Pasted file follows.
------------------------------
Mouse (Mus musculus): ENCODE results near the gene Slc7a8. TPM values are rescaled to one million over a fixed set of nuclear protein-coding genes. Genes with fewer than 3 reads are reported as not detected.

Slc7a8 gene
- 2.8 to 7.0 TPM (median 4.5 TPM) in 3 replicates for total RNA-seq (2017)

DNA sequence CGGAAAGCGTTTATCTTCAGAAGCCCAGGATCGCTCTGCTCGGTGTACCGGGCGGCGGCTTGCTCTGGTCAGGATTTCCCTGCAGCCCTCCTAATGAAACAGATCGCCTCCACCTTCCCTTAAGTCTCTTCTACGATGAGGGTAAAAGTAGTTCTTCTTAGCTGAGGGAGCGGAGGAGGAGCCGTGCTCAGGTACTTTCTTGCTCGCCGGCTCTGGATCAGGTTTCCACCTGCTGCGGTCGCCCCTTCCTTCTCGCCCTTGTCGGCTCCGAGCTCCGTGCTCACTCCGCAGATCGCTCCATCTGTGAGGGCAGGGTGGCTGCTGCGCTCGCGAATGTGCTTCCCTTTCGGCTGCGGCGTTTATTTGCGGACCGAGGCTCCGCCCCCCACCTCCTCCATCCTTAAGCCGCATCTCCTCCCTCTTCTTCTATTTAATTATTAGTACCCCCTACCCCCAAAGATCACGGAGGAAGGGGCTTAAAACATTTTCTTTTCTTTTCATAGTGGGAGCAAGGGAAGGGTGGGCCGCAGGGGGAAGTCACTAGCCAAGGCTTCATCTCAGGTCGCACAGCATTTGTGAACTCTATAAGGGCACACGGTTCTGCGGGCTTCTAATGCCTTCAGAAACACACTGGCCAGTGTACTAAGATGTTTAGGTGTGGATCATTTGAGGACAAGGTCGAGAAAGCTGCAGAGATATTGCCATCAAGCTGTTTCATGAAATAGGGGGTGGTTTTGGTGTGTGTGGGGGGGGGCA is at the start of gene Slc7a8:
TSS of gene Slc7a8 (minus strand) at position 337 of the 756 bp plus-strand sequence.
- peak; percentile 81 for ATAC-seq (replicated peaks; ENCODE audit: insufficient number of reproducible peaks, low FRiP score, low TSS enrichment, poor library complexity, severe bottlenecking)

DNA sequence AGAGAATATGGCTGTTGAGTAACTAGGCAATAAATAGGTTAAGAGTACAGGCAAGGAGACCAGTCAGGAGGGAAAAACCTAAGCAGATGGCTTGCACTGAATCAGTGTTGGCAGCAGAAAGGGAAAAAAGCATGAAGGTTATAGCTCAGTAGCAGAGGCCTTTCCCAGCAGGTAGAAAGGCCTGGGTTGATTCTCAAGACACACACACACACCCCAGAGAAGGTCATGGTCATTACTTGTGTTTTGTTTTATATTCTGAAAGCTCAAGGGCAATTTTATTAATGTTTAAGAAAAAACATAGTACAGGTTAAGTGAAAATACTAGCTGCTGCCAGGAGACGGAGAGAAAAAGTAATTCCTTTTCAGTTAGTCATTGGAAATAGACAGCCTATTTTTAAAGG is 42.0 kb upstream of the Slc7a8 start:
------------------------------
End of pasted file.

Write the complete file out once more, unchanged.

Mouse (Mus musculus): ENCODE results near the gene Slc7a8. TPM values are rescaled to one million over a fixed set of nuclear protein-coding genes. Genes with fewer than 3 reads are reported as not detected.

Slc7a8 gene
- 2.8 to 7.0 TPM (median 4.5 TPM) in 3 replicates for total RNA-seq (2017)

DNA sequence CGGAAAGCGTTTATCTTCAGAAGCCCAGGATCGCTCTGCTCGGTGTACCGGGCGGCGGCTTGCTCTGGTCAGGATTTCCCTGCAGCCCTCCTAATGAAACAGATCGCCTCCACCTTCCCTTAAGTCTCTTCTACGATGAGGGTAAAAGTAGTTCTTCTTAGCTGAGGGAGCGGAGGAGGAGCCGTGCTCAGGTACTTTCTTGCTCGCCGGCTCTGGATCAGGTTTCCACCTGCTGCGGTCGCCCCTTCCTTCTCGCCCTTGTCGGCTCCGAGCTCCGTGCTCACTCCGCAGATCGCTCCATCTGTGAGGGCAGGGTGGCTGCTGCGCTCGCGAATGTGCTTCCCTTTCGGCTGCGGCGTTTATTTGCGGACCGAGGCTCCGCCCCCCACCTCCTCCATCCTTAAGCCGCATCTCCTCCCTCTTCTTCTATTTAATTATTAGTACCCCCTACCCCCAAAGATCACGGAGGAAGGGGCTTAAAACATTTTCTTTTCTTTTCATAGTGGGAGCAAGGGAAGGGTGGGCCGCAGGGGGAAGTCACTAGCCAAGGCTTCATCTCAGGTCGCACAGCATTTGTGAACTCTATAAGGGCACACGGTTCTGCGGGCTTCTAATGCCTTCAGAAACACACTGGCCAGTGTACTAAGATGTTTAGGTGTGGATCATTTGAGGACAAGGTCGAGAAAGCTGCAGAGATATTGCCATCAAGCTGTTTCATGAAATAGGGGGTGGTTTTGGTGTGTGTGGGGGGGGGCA is at the start of gene Slc7a8:
TSS of gene Slc7a8 (minus strand) at position 337 of the 756 bp plus-strand sequence.
- peak; percentile 81 for ATAC-seq (replicated peaks; ENCODE audit: insufficient number of reproducible peaks, low FRiP score, low TSS enrichment, poor library complexity, severe bottlenecking)

DNA sequence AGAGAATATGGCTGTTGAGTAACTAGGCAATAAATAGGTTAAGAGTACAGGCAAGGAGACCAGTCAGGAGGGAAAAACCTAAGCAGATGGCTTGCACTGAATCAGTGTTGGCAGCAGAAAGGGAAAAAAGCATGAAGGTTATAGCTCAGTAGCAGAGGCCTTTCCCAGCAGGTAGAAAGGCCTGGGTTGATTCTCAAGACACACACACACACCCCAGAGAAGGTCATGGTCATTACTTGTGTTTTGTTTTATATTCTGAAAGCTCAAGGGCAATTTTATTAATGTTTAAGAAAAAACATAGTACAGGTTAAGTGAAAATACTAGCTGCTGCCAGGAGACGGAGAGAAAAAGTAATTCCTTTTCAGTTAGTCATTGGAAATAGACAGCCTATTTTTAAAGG is 42.0 kb upstream of the Slc7a8 start: